Research and collaboration are also key components of Treggiari’s projects and process. He collaborated with artist Sergio De La Torre on the Sanctuary Print Shop at Yerba Buena Center for the Arts, which was part of a ten-year project on the sanctuary ordinance. Sanctuary Print Shop invited participants to create posters and engage in conversations on deportation, sanctuary-city policy, and personal safety in light of President Donald Trump’s immigration policies, including the repeal of Deferred Action for Childhood Arrivals (DACA) and increased Immigration and Customs Enforcement (ICE) raids threatening immigrant communities. Through the act of printing posters, the artists were able to open up conversation and ask probing questions, such as “do you know anyone who’s been deported?” and “what is a sanctuary?” These answers were turned into posters that participants were encouraged to post in their neighborhoods.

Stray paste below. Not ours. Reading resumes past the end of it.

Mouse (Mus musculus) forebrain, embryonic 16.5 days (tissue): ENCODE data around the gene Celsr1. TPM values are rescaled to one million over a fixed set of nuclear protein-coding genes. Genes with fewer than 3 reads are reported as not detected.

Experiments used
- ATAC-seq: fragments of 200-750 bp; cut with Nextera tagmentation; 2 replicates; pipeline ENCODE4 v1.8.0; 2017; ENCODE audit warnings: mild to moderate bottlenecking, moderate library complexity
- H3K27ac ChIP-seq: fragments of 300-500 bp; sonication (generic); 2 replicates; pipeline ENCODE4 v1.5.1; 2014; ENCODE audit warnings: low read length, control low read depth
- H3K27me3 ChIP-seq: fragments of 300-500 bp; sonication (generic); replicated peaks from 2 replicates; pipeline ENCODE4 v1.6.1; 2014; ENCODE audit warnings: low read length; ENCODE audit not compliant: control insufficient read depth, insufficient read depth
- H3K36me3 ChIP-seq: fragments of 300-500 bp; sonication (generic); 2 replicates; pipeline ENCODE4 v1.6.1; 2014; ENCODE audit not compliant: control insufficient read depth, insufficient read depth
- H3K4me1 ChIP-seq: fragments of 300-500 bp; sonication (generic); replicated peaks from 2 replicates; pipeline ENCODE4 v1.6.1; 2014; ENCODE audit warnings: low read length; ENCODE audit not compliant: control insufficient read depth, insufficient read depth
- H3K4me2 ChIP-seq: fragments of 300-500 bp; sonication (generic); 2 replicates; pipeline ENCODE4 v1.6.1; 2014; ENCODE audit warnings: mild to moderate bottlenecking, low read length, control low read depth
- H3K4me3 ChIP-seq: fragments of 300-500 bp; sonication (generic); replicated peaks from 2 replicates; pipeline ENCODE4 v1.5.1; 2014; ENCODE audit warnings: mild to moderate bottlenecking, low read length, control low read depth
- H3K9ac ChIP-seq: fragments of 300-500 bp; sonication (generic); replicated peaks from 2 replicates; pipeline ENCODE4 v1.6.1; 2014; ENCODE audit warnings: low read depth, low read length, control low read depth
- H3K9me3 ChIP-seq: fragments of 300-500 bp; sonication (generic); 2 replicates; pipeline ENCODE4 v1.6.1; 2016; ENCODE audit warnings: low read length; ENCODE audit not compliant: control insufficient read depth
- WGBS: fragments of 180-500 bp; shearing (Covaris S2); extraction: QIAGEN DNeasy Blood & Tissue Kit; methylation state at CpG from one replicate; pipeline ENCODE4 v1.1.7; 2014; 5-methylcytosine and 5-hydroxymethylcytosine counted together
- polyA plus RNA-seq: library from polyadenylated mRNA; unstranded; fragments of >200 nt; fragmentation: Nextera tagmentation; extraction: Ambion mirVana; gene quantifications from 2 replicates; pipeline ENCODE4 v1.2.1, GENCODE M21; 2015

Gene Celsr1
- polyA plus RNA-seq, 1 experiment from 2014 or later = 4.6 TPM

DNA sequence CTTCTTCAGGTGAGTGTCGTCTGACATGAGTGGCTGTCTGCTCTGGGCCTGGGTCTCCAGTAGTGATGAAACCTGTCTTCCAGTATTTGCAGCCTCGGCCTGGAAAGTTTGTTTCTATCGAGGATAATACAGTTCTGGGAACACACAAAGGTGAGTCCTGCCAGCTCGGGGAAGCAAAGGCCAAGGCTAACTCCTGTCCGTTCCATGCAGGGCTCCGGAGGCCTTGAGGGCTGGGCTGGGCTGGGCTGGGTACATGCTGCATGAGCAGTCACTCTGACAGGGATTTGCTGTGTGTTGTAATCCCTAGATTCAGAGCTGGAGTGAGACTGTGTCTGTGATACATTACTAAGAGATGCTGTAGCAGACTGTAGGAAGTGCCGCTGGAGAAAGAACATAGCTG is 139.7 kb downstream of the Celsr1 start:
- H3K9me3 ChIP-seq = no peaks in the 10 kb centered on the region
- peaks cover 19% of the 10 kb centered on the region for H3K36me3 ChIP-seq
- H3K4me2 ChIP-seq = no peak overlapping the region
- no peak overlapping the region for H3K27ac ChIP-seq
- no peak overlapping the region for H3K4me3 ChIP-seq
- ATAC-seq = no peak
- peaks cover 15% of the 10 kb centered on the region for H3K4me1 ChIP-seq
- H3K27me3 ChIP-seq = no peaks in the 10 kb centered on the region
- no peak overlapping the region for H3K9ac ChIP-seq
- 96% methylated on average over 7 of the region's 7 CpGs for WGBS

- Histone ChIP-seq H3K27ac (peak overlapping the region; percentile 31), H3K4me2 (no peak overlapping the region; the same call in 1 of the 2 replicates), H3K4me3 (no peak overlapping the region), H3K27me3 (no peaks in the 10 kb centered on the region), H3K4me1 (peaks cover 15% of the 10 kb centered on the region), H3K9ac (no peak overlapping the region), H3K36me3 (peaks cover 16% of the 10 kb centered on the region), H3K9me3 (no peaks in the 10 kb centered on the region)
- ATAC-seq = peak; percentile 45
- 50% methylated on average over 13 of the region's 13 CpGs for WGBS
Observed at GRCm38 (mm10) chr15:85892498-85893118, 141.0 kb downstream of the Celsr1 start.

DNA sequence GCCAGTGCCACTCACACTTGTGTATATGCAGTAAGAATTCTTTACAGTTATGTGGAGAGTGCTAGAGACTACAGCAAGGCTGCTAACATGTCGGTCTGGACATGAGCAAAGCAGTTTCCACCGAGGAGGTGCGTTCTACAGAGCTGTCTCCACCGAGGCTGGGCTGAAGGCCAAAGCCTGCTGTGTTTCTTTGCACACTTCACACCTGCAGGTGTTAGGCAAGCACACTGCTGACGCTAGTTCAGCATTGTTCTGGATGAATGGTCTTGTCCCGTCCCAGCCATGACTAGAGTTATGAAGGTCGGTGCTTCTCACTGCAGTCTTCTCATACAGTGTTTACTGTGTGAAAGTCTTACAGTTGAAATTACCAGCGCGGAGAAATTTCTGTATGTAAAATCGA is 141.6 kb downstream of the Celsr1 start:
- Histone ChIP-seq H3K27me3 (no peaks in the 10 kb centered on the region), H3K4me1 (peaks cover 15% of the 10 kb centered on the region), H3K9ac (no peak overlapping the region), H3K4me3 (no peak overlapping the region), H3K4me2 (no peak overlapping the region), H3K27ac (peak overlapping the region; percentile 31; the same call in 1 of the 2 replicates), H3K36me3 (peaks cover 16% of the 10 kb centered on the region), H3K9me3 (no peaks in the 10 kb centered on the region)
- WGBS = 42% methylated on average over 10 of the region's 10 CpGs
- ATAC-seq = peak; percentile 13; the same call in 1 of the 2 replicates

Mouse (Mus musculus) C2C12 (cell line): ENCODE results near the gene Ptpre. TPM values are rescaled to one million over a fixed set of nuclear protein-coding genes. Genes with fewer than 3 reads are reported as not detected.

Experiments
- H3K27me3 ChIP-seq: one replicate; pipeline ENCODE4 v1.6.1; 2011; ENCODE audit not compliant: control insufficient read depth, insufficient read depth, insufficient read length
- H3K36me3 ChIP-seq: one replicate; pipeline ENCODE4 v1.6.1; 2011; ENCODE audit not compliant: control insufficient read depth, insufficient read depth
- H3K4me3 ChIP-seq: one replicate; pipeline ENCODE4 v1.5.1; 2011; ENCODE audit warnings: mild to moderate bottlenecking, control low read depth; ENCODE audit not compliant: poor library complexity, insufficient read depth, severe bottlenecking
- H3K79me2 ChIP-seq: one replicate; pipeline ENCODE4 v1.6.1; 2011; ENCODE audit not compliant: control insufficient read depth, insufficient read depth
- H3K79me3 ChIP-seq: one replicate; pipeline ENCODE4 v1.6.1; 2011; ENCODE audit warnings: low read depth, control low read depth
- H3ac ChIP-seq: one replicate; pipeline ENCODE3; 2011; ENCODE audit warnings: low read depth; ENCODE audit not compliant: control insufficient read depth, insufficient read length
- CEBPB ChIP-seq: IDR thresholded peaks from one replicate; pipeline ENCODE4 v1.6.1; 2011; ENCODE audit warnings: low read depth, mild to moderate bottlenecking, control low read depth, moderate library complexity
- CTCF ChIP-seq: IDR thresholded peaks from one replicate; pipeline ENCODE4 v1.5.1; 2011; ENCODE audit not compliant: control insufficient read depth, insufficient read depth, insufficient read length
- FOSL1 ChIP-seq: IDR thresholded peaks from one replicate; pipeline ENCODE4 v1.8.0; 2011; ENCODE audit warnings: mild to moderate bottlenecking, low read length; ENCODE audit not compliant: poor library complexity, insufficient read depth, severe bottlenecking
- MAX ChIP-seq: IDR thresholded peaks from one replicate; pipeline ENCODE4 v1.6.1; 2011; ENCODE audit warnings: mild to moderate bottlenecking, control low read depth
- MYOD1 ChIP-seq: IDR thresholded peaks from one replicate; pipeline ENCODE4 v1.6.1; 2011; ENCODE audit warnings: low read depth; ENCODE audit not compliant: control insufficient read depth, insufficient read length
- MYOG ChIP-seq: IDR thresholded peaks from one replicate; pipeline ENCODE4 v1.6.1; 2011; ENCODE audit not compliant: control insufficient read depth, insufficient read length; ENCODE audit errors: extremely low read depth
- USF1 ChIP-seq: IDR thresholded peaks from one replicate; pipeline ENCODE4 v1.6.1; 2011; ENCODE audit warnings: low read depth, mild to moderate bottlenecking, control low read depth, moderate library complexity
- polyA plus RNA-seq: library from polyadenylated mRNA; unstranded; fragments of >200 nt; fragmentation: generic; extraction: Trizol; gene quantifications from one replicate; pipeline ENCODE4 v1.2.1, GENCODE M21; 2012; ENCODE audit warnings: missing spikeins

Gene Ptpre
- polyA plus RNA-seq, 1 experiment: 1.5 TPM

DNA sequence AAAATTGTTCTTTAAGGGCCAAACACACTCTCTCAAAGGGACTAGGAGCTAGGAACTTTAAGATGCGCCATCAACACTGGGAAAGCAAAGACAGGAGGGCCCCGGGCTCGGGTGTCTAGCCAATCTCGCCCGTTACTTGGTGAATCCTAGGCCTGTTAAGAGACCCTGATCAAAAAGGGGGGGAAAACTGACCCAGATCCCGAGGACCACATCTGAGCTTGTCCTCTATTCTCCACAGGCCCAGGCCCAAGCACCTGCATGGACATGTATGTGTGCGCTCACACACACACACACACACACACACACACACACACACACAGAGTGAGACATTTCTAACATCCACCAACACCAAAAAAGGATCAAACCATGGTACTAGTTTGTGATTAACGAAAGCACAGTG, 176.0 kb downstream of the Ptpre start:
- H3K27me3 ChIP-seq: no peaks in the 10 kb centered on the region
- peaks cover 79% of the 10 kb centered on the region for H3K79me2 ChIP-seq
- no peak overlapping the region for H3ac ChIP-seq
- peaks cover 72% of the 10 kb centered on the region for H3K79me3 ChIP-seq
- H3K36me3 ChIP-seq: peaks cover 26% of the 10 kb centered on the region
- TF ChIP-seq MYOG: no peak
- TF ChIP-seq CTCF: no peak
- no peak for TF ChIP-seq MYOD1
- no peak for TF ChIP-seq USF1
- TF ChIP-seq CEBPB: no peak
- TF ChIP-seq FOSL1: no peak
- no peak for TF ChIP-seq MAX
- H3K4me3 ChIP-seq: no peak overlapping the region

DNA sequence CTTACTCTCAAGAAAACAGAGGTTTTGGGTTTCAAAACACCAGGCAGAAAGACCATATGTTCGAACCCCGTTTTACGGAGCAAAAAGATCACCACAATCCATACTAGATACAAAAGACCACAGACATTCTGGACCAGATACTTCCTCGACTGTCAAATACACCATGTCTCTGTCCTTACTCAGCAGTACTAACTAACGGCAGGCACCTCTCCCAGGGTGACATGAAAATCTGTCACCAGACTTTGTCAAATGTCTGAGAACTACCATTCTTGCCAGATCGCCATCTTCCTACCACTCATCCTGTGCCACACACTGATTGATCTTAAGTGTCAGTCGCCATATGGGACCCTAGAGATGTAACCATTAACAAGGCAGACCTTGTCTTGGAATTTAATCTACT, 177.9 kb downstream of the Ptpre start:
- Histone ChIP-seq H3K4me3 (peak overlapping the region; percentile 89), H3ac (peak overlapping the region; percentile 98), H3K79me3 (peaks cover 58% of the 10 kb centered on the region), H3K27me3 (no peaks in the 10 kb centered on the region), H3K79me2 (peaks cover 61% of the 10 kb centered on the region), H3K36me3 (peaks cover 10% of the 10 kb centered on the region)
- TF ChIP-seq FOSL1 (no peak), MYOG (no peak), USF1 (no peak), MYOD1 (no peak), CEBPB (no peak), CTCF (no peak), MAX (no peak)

For another project, Eyes of Oakland, Treggiari partnered with the Center for Investigative Reporting (CIR) to look at how surveillance technologies, such as domain awareness centers, impact our neighborhoods and communities. Through his Mobile Arts Platform (MAP), which features a 1965 Ford Falcon news van with a printmaking station, Treggiari went to Oakland neighborhoods and aimed to promote dialogue about surveillance through quizzes and conversation. Participants’ answers to his questions became the starting point for CIR articles and culminated in the creation of a domain awareness center at the Oakland Museum of California.